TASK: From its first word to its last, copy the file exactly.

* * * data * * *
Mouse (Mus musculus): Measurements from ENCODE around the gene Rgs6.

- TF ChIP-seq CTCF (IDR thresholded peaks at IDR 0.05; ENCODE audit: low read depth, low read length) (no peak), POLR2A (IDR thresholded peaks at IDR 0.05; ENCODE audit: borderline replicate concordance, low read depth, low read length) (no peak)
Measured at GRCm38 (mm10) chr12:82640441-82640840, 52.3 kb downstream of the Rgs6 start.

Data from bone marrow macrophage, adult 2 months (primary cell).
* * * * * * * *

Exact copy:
Mouse (Mus musculus): Measurements from ENCODE around the gene Rgs6.

- TF ChIP-seq CTCF (IDR thresholded peaks at IDR 0.05; ENCODE audit: low read depth, low read length) (no peak), POLR2A (IDR thresholded peaks at IDR 0.05; ENCODE audit: borderline replicate concordance, low read depth, low read length) (no peak)
Measured at GRCm38 (mm10) chr12:82640441-82640840, 52.3 kb downstream of the Rgs6 start.

Data from bone marrow macrophage, adult 2 months (primary cell).